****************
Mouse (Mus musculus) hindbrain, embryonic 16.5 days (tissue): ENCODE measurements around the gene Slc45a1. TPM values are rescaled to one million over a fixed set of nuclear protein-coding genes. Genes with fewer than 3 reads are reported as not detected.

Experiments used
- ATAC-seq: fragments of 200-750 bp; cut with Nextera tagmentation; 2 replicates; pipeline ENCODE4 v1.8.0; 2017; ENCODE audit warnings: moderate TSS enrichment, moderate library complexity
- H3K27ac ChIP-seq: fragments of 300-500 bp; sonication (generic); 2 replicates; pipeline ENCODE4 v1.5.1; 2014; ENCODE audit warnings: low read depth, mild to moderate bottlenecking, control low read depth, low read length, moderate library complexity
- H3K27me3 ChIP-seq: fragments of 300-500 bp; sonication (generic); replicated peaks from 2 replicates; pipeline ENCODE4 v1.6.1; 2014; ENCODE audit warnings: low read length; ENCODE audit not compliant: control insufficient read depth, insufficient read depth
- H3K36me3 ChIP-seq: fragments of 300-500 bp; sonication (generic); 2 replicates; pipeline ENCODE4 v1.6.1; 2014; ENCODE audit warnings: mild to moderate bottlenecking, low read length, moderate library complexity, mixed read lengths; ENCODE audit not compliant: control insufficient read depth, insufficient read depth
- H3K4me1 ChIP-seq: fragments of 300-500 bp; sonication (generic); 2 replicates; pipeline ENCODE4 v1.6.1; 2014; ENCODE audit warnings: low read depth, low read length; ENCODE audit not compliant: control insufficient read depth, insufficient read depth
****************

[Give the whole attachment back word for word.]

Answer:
Mouse (Mus musculus) hindbrain, embryonic 16.5 days (tissue): ENCODE measurements around the gene Slc45a1. TPM values are rescaled to one million over a fixed set of nuclear protein-coding genes. Genes with fewer than 3 reads are reported as not detected.

Experiments used
- ATAC-seq: fragments of 200-750 bp; cut with Nextera tagmentation; 2 replicates; pipeline ENCODE4 v1.8.0; 2017; ENCODE audit warnings: moderate TSS enrichment, moderate library complexity
- H3K27ac ChIP-seq: fragments of 300-500 bp; sonication (generic); 2 replicates; pipeline ENCODE4 v1.5.1; 2014; ENCODE audit warnings: low read depth, mild to moderate bottlenecking, control low read depth, low read length, moderate library complexity
- H3K27me3 ChIP-seq: fragments of 300-500 bp; sonication (generic); replicated peaks from 2 replicates; pipeline ENCODE4 v1.6.1; 2014; ENCODE audit warnings: low read length; ENCODE audit not compliant: control insufficient read depth, insufficient read depth
- H3K36me3 ChIP-seq: fragments of 300-500 bp; sonication (generic); 2 replicates; pipeline ENCODE4 v1.6.1; 2014; ENCODE audit warnings: mild to moderate bottlenecking, low read length, moderate library complexity, mixed read lengths; ENCODE audit not compliant: control insufficient read depth, insufficient read depth
- H3K4me1 ChIP-seq: fragments of 300-500 bp; sonication (generic); 2 replicates; pipeline ENCODE4 v1.6.1; 2014; ENCODE audit warnings: low read depth, low read length; ENCODE audit not compliant: control insufficient read depth, insufficient read depth